China brings the Skyeye telescope to the global scientific community
China brings the Skyeye telescope to the global scientific community

According to a Global Times report, China plans to open a 500-meter Sky-Spherical Wireless Telescope to the global scientific community from April 1.

The Sky Eye satellite dish is the world's largest ball-aperture radio telescope.

The celestial eye is used to find pulsars and other astronomical targets, and sometimes to search for civilizations beyond Earth.

According to Xinhua News Agency, foreign scientists can submit their applications online to the China National Astronomical Observatory.

According to the chief engineer at Sky Eye, the observation time after the survey was set on August 1, and this year about 10% of the observation time was devoted to the world's astronomers.

The project was completed in 2016 and the telescope officially went into operation on January 11, 2020. However, the observation work began earlier. So far in November he's filmed 240 pulsars.

One of the most important pulsars has been discovered in the Messier 92 star cluster. It is known as the millisecond pulsar because it rotates much faster than traditional pulsars at 316.5 revolutions per second (18,990 revolutions per minute). It absorbs and releases its companion star substance.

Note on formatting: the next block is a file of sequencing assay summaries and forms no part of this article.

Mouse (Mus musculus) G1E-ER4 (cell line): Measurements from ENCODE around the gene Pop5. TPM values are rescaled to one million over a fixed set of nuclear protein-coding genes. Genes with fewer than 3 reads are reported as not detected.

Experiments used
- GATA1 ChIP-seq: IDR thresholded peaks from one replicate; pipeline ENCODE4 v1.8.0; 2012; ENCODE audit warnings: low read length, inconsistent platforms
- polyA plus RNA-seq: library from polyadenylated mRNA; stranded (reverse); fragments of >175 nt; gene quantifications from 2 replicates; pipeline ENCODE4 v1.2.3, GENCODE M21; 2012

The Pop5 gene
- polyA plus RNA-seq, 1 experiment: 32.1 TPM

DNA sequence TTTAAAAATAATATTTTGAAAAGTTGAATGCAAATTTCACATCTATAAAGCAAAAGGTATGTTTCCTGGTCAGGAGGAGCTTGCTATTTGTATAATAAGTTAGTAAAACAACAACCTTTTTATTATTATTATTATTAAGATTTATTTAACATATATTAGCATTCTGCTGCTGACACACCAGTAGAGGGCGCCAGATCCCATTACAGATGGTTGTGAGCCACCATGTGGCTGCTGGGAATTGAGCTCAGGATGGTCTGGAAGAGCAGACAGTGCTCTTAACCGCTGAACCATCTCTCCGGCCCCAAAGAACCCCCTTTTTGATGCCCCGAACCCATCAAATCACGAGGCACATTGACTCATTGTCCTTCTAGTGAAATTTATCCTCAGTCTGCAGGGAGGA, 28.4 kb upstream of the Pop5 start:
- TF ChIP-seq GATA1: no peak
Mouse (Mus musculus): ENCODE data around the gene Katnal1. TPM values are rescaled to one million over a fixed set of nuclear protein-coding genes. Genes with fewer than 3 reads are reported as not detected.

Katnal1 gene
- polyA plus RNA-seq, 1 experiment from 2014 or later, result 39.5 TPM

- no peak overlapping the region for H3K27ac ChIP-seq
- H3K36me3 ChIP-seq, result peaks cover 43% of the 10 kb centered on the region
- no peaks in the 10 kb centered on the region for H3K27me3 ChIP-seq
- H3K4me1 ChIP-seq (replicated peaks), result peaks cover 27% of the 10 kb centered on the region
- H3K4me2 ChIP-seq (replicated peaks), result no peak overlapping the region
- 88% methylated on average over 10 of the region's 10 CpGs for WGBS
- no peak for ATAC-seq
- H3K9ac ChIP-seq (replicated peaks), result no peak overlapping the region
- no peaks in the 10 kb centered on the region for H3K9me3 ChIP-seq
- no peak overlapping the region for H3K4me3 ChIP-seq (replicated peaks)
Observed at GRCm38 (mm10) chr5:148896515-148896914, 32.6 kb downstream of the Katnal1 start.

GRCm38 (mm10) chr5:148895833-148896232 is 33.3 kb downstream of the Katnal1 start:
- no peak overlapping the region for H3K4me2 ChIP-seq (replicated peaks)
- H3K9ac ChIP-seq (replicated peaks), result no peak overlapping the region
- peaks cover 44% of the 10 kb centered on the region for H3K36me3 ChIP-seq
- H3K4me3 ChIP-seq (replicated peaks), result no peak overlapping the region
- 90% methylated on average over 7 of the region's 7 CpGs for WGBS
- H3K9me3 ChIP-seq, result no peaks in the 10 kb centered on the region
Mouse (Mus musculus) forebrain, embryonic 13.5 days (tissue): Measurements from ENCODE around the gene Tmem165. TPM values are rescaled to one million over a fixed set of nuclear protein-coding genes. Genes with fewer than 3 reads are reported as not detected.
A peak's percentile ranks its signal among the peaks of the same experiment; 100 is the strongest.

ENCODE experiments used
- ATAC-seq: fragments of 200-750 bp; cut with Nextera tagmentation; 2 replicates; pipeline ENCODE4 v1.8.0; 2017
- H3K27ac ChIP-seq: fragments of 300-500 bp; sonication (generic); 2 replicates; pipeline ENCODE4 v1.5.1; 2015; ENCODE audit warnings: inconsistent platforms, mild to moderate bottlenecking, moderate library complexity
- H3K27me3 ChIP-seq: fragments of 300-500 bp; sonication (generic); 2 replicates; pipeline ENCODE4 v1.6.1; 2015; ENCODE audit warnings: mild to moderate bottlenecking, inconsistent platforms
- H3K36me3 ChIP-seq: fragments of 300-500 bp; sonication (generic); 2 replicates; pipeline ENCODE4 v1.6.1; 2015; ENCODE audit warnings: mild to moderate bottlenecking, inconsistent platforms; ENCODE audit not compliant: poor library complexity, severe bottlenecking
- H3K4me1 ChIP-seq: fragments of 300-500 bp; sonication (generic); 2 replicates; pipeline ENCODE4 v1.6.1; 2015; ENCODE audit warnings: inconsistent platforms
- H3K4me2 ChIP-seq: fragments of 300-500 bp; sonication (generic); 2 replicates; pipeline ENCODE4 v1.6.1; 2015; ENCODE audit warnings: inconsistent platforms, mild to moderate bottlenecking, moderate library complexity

According to the report, its reflective surface is about 30 standard football fields and is large enough to hold enough water to fill the bottle four times per person.

The size of the telescope means it can intercept signals that other radio telescopes have missed, including radio waves emitted by the two aliens.

The Chinese Skyeye Telescope is the largest single-map spherical radio telescope in the world and the only telescope that can make certain types of observations (such as observing cosmic waves).

After the 305-meter-wide Arecibo radio telescope in Puerto Rico collapsed due to a hurricane and was not properly maintained, China is now the only country in the world to use a gigantic telescope.

The National Science Foundation said it would destroy the Arecibo telescope, but after Puerto Rico pledged $ 8 million, there was a positive side to rebuilding it.

In recent years, political tensions between the two countries have undermined scientific cooperation between China and the West, particularly the United States. Some Chinese astronomers hope the telescope will become a new platform for international cooperation.

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